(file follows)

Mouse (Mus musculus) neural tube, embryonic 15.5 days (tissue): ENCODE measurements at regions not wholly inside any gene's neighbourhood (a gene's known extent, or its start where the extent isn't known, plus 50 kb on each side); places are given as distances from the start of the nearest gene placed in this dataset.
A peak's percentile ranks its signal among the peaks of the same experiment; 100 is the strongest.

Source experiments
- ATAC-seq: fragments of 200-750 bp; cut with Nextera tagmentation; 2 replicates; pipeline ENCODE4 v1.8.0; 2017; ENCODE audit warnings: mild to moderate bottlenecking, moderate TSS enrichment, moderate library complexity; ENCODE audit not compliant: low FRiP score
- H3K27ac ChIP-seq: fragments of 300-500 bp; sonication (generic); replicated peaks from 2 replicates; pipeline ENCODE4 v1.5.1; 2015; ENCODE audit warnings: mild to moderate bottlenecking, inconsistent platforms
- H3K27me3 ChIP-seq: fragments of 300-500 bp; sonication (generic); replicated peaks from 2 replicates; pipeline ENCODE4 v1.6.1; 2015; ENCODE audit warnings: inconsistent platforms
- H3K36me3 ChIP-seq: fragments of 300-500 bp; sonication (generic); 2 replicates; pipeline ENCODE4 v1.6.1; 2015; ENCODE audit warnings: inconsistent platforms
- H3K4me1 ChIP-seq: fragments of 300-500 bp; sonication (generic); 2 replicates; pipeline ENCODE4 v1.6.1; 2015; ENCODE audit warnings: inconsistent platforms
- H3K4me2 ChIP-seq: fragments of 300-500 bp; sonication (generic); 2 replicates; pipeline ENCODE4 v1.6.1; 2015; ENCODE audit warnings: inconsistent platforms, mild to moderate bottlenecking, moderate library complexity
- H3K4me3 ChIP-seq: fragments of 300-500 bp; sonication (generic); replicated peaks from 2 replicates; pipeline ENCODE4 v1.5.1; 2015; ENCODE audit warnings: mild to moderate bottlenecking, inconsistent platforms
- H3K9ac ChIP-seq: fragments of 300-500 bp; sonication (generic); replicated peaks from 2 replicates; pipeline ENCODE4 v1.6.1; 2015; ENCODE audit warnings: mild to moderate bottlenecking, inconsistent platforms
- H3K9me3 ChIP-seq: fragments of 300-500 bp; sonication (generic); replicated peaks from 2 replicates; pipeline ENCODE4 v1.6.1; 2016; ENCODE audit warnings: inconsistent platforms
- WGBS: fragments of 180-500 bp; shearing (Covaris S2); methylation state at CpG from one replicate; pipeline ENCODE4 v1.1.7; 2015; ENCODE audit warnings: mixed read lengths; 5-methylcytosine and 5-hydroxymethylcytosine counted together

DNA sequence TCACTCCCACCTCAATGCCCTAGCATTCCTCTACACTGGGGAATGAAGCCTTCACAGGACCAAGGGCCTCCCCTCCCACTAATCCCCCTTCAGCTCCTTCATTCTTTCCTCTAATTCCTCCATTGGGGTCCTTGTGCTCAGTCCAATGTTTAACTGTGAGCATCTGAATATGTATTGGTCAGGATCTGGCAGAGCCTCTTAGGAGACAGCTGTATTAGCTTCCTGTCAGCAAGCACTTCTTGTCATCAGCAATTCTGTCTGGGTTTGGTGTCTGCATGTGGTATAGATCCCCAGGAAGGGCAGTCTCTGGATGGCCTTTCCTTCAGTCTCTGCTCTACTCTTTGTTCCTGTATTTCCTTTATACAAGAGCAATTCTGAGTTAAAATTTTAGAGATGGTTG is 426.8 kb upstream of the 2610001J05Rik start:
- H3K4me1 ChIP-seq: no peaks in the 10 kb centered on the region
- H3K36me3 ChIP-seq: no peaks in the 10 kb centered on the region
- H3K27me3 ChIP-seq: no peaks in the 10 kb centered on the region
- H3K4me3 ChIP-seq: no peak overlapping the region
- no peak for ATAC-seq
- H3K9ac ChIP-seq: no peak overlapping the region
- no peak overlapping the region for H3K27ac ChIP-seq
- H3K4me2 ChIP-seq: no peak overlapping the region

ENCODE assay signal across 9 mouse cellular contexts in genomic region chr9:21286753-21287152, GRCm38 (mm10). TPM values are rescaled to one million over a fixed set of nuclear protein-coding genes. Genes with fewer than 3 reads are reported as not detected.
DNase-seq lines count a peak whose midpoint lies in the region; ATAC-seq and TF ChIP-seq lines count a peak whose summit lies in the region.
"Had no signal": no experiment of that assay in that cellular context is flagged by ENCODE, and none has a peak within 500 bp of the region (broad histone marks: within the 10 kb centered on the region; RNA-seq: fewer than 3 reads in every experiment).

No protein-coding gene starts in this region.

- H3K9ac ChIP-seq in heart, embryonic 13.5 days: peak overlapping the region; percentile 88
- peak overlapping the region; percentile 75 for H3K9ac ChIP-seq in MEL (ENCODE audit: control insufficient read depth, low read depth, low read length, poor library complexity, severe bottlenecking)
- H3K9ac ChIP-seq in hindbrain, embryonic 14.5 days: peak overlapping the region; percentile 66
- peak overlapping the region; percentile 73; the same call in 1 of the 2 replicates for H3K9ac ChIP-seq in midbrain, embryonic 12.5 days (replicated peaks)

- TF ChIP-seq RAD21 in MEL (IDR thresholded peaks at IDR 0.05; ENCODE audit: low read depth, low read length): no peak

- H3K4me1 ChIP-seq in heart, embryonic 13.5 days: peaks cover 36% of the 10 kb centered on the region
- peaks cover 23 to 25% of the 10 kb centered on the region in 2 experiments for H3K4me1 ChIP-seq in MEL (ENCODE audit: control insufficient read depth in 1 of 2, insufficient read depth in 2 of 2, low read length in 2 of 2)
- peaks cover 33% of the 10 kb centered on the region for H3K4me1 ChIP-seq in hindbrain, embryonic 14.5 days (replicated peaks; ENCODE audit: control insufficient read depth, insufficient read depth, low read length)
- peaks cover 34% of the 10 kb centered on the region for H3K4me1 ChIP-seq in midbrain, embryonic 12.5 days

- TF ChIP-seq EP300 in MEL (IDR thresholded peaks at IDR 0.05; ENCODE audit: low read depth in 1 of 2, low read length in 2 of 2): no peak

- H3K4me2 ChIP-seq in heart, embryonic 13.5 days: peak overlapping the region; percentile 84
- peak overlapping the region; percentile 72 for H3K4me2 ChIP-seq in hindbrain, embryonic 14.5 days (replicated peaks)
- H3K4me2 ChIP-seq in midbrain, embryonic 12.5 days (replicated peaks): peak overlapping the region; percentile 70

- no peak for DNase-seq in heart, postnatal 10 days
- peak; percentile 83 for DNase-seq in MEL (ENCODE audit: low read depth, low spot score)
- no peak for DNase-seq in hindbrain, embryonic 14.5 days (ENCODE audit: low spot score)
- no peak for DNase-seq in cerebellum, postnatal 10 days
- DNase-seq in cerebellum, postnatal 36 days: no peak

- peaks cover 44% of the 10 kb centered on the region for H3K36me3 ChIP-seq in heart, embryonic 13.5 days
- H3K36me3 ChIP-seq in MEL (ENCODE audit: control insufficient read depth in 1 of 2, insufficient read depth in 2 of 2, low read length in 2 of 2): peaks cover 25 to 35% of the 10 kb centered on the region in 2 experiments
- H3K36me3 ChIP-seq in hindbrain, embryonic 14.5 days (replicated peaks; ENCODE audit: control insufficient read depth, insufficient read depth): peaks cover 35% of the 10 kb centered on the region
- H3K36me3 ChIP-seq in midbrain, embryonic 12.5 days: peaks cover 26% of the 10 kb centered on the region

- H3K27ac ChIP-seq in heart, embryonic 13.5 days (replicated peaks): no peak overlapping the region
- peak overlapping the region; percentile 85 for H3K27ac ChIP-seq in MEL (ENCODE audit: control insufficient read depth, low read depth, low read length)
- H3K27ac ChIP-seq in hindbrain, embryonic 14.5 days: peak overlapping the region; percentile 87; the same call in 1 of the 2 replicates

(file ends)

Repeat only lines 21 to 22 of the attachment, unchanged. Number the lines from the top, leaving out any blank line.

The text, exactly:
- no peak overlapping the region for H3K27ac ChIP-seq
- H3K4me2 ChIP-seq: no peak overlapping the region